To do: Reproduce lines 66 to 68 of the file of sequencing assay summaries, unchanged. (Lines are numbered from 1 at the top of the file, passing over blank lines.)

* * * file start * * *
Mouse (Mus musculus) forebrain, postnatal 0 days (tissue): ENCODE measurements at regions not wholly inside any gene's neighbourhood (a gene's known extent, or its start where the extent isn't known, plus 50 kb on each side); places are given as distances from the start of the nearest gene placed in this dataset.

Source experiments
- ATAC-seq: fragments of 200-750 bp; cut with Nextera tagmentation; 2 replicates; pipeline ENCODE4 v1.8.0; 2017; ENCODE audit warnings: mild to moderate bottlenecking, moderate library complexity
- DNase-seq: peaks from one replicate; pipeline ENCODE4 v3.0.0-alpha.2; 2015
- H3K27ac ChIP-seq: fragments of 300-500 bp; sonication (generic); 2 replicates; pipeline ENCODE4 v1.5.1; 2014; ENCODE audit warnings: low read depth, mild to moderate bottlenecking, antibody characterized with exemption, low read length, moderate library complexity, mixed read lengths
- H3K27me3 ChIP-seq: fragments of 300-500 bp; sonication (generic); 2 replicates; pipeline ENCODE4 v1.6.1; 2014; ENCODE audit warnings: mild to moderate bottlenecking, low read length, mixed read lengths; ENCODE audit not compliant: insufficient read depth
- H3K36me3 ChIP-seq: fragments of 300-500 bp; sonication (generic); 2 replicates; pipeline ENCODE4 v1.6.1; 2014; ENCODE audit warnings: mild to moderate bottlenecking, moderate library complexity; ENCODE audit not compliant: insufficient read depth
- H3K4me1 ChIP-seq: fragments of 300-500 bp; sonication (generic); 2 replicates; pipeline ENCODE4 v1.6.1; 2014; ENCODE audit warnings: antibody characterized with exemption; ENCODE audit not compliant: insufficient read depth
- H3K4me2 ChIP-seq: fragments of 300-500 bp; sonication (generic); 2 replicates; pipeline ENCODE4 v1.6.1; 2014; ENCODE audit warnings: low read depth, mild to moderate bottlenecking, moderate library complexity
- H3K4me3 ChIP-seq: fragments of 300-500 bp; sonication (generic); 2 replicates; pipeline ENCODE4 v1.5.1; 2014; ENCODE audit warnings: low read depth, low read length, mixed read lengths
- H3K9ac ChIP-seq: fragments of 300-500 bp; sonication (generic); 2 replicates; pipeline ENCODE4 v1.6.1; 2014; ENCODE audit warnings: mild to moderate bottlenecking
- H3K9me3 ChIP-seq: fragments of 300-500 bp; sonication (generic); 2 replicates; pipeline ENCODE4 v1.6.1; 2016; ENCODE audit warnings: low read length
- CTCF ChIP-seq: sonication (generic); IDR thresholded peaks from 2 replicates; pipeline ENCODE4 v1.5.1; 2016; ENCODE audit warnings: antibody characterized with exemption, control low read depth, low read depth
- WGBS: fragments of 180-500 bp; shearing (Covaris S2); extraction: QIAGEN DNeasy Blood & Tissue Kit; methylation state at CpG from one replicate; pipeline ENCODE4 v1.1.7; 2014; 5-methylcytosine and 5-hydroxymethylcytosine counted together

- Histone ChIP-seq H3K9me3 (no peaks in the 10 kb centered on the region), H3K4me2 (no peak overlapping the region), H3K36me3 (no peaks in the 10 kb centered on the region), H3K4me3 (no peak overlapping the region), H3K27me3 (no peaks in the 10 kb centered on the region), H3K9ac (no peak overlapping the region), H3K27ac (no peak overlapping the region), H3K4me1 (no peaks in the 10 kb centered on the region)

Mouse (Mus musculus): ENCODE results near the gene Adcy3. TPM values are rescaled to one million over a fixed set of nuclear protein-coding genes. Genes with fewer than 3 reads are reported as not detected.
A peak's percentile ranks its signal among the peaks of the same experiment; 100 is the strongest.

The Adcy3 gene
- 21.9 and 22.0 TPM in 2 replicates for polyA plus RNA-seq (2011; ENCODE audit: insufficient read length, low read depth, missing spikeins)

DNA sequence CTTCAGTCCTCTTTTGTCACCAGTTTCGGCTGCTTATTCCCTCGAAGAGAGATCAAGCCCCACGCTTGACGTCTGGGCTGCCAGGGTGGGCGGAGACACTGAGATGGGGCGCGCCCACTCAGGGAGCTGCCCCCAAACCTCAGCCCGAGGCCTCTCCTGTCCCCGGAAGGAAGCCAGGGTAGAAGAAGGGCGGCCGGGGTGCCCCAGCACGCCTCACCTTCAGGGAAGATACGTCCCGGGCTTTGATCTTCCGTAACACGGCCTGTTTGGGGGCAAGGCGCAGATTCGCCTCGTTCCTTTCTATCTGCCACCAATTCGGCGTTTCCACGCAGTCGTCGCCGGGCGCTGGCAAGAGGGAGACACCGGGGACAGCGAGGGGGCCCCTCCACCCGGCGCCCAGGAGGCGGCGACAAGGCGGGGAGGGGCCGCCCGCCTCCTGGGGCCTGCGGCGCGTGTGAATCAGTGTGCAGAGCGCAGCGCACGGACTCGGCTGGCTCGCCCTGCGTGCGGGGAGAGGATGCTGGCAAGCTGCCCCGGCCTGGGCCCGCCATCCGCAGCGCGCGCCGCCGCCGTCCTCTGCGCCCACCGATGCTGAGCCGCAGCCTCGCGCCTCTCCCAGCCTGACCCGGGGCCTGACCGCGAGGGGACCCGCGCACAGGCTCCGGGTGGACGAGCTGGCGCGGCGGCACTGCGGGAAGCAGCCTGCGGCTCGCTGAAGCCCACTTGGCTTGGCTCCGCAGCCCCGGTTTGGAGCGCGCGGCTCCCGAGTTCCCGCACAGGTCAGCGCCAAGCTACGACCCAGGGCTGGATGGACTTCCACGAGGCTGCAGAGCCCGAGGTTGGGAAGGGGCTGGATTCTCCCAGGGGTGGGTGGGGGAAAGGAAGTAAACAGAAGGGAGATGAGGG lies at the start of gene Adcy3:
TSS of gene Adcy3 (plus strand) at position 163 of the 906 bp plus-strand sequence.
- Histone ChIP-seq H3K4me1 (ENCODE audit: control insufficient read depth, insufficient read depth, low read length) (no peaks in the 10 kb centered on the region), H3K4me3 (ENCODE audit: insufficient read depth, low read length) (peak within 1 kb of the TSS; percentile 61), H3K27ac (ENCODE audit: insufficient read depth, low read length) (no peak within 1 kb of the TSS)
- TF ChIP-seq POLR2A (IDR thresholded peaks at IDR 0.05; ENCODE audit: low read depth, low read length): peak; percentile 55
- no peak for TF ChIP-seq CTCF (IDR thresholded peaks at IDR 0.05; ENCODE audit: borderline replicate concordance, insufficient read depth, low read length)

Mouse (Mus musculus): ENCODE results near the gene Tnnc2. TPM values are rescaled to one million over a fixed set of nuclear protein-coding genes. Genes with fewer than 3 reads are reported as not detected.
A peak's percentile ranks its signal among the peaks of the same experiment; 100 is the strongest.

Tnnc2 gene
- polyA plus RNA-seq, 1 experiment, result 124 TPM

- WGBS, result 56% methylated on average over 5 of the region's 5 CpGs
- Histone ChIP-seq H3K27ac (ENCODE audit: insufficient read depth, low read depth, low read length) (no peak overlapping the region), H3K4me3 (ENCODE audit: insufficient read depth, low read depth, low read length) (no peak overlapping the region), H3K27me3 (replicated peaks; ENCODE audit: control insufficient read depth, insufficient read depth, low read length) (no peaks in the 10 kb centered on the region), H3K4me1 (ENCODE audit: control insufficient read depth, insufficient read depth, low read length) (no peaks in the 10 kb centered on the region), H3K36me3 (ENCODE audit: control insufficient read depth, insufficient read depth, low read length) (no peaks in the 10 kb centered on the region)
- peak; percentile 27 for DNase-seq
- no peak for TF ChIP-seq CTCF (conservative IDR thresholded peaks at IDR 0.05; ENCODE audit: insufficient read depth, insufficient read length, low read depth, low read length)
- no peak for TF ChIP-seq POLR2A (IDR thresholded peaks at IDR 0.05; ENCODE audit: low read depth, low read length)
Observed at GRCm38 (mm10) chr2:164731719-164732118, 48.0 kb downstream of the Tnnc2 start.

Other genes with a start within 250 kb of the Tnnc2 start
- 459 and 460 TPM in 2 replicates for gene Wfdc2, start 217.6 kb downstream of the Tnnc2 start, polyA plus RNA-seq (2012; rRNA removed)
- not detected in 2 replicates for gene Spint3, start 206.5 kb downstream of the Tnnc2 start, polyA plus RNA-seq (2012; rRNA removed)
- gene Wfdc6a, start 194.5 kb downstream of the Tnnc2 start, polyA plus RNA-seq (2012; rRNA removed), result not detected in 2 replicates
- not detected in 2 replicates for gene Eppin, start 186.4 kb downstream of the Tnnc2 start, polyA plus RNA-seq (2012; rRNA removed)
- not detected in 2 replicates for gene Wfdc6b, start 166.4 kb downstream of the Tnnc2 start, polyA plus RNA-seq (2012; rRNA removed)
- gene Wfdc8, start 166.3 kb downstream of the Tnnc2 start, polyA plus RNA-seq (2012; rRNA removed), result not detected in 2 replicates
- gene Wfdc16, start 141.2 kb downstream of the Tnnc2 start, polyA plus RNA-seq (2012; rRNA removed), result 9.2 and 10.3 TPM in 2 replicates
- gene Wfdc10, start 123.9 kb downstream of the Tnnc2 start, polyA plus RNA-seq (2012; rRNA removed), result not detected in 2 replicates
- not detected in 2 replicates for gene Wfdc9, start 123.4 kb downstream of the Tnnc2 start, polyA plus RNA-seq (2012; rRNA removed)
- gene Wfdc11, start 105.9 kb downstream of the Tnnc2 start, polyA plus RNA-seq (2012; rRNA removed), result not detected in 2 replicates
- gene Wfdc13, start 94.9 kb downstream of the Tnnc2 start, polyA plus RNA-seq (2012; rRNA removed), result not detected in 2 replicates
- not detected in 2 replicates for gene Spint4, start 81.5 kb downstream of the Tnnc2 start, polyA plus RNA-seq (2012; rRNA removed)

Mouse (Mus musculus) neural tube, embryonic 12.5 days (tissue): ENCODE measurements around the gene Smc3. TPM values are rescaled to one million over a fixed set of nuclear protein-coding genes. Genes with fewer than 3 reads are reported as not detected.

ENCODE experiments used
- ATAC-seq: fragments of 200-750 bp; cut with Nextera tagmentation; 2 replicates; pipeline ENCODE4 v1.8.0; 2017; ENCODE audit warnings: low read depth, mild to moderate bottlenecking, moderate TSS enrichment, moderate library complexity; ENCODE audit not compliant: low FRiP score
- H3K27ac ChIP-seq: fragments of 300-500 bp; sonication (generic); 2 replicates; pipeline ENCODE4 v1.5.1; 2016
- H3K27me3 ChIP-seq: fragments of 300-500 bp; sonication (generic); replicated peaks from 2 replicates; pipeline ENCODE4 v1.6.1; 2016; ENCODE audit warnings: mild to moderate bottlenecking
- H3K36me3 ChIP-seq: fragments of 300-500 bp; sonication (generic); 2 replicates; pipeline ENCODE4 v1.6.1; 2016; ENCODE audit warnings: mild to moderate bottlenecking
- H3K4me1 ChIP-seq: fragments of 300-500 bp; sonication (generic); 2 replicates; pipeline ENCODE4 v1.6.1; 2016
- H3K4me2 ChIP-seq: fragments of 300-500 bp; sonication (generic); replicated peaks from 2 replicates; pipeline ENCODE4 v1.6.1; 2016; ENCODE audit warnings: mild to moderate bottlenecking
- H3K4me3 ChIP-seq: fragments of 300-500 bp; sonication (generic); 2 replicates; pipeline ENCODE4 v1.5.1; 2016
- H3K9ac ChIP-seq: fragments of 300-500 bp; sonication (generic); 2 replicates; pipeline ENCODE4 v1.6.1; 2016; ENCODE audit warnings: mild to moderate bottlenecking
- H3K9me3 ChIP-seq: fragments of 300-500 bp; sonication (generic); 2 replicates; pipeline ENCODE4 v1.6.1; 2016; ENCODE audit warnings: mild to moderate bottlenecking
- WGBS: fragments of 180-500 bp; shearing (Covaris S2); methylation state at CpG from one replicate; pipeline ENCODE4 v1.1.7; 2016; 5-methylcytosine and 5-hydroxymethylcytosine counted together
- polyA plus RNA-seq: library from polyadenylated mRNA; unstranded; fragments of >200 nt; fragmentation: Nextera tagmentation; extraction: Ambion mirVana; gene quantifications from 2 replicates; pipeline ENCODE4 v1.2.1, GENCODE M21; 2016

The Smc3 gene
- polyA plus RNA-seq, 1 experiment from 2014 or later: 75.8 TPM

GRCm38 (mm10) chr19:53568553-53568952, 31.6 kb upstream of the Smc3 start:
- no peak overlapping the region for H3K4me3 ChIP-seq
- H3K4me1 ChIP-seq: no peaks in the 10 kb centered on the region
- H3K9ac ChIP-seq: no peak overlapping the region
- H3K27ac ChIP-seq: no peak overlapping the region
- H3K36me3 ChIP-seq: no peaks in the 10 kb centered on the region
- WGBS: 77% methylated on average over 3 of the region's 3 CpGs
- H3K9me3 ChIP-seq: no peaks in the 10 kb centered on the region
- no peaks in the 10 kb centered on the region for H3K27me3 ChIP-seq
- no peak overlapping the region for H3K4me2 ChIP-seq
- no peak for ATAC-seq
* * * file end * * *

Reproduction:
- H3K9ac ChIP-seq: no peak overlapping the region
- H3K27ac ChIP-seq: no peak overlapping the region
- H3K36me3 ChIP-seq: no peaks in the 10 kb centered on the region